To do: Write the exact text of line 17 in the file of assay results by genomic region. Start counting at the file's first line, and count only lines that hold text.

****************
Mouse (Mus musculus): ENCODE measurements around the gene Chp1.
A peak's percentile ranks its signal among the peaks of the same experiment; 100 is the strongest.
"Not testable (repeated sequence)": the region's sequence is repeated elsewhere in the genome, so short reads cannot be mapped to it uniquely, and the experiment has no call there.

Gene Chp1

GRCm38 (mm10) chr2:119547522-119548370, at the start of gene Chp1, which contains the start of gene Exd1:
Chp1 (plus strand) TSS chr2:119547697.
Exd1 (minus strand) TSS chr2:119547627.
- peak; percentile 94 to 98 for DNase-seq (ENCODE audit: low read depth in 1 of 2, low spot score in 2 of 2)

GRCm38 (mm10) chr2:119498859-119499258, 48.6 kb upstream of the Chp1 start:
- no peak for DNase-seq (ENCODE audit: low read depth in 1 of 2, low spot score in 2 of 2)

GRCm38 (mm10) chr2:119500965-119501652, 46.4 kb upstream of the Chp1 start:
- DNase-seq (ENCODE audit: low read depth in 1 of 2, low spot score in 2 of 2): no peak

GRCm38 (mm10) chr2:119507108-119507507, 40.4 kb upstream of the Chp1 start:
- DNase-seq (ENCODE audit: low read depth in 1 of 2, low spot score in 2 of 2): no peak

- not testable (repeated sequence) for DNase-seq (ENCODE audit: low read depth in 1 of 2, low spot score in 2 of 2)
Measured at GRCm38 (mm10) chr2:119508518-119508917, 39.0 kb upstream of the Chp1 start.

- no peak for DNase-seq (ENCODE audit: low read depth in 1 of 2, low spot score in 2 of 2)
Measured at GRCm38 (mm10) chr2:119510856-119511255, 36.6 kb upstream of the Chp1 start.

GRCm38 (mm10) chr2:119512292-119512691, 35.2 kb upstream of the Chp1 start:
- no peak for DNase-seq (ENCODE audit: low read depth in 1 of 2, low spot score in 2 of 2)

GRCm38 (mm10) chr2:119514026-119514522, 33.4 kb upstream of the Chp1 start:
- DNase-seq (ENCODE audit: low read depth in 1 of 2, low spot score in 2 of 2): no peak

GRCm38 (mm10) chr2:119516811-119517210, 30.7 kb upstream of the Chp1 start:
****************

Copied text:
- no peak for DNase-seq (ENCODE audit: low read depth in 1 of 2, low spot score in 2 of 2)